Fabricated and assembled in Idaho, the DW2 was birthed in the same building where Wilson’s esteemed crop duster, the DW1, sprang to life.
“About 20 minutes outside of Boise, it was built in his hangar where he designed the aircraft, and I’d go out there with my dad and work on the car. As he built it, it was pretty wild, pretty crazy,” Davey Hamilton recalled.
As Kevlar, honeycomb and carbon fiber were taking greater holds in IndyCar as cutting-edge construction materials, the DW2 chassis was made from the same kind of supplies found in any good short track machine. What emerged from the hangar was a vessel that was unquestionably long and strange.
“It was a frame structure like half-inch and three-quarter square tube, chromoly frame with aluminum skin,” Ken Hamilton said. “Back then, they were using a lot of the honeycomb materials in [Dan Gurney’s All American Racers] Eagles, Marchs, Penskes, and so forth in that era. But [the DW2] was a complete nightmare. Unfortunately, being a poor boy and having no money, I had to go along with whatever they wanted to do to make it try to make it happen.”
It also utilized materials found in Wilson’s crop duster.
“That thing had some plywood in it, too.” Hamilton continued. “He did use some plywood in the back vertical fins. He used woods that they would use in an airplane like balsawood. I think he just put some sort of primer on and painted over that.”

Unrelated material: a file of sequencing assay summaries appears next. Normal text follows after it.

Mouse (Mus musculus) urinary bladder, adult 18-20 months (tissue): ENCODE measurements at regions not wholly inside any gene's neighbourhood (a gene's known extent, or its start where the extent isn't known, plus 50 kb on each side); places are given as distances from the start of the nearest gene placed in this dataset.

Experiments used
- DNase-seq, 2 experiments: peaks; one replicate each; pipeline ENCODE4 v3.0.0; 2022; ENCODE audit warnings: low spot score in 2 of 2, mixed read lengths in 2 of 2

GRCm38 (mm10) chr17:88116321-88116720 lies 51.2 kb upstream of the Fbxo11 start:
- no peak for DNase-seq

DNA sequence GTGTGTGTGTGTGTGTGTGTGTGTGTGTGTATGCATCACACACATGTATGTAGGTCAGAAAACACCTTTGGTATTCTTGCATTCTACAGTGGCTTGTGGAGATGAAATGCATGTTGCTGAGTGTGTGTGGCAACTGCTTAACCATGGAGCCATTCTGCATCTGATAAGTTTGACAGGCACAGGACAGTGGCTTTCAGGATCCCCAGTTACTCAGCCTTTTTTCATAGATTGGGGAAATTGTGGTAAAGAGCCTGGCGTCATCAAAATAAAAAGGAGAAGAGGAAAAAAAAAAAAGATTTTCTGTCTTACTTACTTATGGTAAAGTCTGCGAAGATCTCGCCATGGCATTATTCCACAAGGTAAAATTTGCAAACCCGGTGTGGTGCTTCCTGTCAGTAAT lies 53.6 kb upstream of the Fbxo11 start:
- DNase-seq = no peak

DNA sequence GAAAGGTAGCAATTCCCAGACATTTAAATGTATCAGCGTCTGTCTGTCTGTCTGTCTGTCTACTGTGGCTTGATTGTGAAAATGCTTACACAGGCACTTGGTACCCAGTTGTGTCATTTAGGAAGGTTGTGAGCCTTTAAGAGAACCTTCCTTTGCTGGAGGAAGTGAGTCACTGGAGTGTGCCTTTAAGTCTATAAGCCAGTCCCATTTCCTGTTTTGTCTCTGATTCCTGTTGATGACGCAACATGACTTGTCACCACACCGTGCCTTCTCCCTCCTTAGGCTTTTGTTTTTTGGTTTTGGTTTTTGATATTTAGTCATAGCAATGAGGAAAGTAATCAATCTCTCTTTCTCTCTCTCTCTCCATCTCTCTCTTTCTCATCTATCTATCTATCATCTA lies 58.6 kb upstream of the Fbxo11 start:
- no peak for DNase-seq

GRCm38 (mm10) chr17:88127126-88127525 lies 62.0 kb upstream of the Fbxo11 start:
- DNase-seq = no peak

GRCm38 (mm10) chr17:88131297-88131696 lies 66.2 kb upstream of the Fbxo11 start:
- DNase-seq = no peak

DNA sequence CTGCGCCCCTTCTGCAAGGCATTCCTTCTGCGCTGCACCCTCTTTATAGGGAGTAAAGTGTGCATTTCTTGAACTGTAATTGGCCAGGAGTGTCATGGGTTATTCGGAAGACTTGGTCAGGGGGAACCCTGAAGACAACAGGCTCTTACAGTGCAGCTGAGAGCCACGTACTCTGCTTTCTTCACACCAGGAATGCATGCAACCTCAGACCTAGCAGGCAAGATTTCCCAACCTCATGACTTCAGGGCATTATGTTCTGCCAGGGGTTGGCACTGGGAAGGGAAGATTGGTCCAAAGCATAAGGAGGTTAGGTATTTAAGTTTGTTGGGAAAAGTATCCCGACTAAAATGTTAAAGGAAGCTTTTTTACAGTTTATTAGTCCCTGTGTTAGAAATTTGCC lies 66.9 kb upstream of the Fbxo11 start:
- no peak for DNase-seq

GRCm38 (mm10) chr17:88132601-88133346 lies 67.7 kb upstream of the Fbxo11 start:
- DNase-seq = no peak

Hamilton handled the motor for the DW2.
“I had Rex Hutchison build me an engine out of Sacramento; it was a Chevrolet 355,” he said. “At that time, Roger Rager made it in [the Indy 500] with a Chevrolet out of a school bus, and my engine was good enough. Just my chassis was not.”
The DW2 was a machine of extremes. Its 118-inch wheelbase was cartoonishly long among its contemporaries and the forward cockpit placement within its vast rectangular expanse was nothing less than shocking. Wilson’s design choice meant Hamilton’s feet and legs were precariously close to the leading edge of DW2’s nose where, oddly enough, its radiators also happened to be located.